DES MOINES - Iowa ended a four-year slide in the number of couples getting married last year, but experts say the turnaround could have been aided in part by an April 2009 court ruling that legalized same-sex marriages.
Also, Iowa posted the lowest number of divorces since 1970 with 7,286 dissolutions, according to preliminary statistics issued by the state Department of Public Health.
"That's really good news," said Laurie Linhart, a lecturer in Drake University's Department of Culture & Society who specializes in marriage-related issues.
Preliminary vital records compiled by state officials indicate 21,139 marriages occurred in Iowa last year - the most since 2000 and the first increase since 2005. The 1,573 jump in marriages over 2008 included the first-ever same-gender unions that took place statewide after the Iowa Supreme Court overturned a state law that defined marriage as only between one man and one woman.
Separate data from state health officials for the period from April 27, 2009, through last March 31 indicated that 2,020 same-sex couples - 728 male partners and 1,292 female partners -- were married during that time span while 16,869 opposite-gender marriages were recorded. Records were not available solely for the 2009 calendar year.
Justin Uebelhor of One Iowa, the state's largest lesbian, gay, bisexual and transgender advocacy organization, said the landmark Iowa court ruling triggered a spike in same-sex marriages as couples with Iowa ties or partners with no previous Iowa connection took advantage of the newly created legal status to tie the knot. "There are quite a few couples that I've seen getting married this summer - your typical wedding season," he added.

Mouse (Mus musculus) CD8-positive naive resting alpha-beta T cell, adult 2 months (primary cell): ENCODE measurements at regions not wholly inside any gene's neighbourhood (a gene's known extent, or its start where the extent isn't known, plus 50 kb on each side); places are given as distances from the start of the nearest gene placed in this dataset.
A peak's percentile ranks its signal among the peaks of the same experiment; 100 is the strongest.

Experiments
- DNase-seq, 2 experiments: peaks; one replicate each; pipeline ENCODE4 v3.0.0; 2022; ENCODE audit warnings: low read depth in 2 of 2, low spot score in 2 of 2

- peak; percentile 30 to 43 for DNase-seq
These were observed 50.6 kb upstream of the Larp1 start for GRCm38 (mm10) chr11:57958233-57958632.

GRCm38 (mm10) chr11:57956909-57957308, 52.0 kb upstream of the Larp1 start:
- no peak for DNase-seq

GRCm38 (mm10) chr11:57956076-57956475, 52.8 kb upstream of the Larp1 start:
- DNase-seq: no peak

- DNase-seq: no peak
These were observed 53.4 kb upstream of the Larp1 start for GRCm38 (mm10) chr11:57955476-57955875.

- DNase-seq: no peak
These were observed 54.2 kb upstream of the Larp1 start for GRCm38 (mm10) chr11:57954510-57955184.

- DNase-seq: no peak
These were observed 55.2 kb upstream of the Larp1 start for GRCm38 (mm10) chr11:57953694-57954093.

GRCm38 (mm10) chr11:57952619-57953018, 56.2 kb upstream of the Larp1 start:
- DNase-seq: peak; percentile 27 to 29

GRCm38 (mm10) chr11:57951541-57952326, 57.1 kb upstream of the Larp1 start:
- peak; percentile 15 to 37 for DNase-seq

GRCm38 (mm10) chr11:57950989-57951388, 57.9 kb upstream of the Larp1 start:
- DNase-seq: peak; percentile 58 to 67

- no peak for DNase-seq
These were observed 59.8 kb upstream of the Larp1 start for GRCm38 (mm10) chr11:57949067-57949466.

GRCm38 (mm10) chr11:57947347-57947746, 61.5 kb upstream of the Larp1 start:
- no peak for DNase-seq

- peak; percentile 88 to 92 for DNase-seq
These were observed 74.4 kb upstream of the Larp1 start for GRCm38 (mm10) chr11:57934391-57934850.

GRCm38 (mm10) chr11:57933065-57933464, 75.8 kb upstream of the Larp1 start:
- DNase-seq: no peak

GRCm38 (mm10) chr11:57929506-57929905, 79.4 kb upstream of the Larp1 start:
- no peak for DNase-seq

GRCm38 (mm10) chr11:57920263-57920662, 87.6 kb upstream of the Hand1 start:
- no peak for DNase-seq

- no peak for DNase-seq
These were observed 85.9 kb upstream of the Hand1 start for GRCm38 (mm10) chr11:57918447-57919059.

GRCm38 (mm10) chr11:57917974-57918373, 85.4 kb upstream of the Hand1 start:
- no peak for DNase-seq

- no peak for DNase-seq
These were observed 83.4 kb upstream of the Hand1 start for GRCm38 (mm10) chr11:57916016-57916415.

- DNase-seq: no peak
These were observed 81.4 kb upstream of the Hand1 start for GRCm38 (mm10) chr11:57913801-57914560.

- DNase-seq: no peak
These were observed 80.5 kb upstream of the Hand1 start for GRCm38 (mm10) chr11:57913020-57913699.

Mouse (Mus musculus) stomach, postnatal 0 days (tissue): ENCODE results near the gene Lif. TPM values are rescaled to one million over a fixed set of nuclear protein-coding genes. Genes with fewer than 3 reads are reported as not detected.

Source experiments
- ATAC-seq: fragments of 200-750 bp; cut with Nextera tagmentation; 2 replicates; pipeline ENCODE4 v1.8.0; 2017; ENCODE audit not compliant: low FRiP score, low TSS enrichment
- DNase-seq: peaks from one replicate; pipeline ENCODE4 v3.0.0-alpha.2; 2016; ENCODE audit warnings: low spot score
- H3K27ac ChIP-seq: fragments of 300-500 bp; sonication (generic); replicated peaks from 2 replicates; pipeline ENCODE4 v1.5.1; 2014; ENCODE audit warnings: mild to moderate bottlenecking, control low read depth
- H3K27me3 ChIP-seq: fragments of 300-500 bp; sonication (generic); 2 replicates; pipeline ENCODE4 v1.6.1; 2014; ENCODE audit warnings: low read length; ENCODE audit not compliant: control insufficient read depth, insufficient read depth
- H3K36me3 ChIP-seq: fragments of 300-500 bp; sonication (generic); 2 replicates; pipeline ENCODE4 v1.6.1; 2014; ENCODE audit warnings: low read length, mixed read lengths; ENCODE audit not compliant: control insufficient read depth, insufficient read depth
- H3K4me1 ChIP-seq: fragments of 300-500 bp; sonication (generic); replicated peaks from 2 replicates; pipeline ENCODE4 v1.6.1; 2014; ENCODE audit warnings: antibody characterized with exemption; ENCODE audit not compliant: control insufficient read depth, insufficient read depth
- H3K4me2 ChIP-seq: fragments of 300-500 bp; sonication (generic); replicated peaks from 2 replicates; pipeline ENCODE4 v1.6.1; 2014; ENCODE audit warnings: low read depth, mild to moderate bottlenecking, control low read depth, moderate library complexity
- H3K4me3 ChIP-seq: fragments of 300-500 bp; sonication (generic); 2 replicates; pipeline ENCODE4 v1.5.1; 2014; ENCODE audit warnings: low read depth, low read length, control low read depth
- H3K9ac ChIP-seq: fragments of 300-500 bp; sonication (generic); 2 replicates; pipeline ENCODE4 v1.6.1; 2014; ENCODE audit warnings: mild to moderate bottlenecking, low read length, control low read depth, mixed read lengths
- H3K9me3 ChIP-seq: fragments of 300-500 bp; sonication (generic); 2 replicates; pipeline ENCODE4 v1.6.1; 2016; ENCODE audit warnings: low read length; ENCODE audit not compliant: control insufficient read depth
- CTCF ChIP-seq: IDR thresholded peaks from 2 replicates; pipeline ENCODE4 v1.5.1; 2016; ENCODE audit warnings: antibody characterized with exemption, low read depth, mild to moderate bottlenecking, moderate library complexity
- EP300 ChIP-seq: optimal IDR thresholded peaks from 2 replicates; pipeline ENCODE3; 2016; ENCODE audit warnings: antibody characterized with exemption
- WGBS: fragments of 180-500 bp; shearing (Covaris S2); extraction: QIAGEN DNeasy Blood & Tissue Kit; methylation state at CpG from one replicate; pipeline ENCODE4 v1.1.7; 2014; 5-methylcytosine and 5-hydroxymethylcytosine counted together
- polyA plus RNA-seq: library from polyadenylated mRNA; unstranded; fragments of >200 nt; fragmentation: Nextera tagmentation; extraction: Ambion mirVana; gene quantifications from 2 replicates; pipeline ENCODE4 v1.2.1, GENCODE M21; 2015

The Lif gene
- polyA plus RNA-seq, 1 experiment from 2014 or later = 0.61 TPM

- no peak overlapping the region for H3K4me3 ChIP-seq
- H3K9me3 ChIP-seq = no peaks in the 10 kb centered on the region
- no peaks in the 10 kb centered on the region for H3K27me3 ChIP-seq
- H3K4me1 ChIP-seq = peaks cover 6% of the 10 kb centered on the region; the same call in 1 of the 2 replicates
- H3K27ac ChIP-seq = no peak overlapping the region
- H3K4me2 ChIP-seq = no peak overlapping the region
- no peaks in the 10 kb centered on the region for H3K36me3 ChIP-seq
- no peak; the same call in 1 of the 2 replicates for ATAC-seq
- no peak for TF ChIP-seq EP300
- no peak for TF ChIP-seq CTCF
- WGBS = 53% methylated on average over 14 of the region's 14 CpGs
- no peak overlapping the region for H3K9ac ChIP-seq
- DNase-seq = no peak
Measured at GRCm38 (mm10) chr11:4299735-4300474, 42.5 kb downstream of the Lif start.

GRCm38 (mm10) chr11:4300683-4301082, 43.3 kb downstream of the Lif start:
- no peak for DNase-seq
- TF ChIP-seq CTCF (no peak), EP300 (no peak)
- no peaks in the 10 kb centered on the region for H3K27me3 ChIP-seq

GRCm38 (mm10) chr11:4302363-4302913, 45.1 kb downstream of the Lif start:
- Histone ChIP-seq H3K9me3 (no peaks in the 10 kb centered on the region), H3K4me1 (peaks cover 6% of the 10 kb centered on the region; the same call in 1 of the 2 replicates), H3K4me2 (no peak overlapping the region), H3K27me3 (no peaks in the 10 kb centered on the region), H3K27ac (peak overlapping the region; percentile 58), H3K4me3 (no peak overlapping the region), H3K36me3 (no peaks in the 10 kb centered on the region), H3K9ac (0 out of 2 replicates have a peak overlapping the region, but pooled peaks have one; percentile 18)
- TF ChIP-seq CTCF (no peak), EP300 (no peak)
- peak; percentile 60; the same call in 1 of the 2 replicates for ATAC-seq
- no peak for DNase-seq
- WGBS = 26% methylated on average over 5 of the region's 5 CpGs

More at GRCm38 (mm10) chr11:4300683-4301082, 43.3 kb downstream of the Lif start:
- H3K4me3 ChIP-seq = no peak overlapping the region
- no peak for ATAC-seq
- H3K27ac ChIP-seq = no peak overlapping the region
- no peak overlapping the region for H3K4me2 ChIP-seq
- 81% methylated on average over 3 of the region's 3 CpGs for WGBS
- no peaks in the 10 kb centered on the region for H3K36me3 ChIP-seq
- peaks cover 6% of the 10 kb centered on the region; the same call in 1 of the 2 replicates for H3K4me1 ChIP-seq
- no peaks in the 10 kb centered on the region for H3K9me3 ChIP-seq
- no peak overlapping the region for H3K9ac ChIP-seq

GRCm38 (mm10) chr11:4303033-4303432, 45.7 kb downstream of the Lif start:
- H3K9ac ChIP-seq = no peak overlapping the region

Susan Stewart, associate professor of sociology at Iowa State University, said marriage rates nationally "have never been lower" so there's a good chance the new phenomenon of same-sex marriages weighs into Iowa's increase. "It would seem like a big coincidence if the same-sex couples getting married weren't part of this," she said.
Linhart attributed the overall rise in Iowa marriages and the decline in divorces to a trend toward women and men waiting until they're older to get married. She said rising education levels and higher incomes also help, along with the fact that times of war and economic upheaval tend to push people toward situations and relationships that provide comfort and security.
Mike Hartwig, president of the Iowa Family Policy Center's Marriage Matters initiative, said he has seen similar factors at play along with a renewed interest among couples to make their marriages and relationships work.
"Young people are really waking up to the idea that two are indeed better than one. They can accomplish a lot more, faster, economically, raising kids, that kind of thing. It's just a better way to do life," he said.
Hartwig said an economic downturn can spur a marital rise, but Stewart said recessionary times can have a depressing impact on both marriages and divorces because it's expensive to do either.
While marriage is on the uptick in Iowa, Linhart said, not all couples are going that route.
"The co-habitation rate is higher than we've ever experienced in history and I think we'll continue to see that," she said. "It's even become a step in the courtship process. Most young people will live with their spouse before getting married. They go from dating to living together as a step toward getting marriage."
Stewart said Iowa's U-shaped pattern of divorce that grew steadily from 7,188 in 1970 to a peak of 12,071 in 1981 before gradually slipping back down to 7,286 last year reflected the effects of Iowa elected officials adopting a no-fault divorce law in 1970.
Iowa vital statistics on marriages and divorces
Year Marriages Divorces
2009 21,139 7,286
2008 19,566 7,752
2007 19,885 7,622
2006 20,060 7,949
2005 20,419 8,148
2004 20,455 8,305
2003 20,371 8,285
2002 20,406 9,113
2001 21,127 9,542
2000 21,792 9,756
Source: Iowa Department of Public Health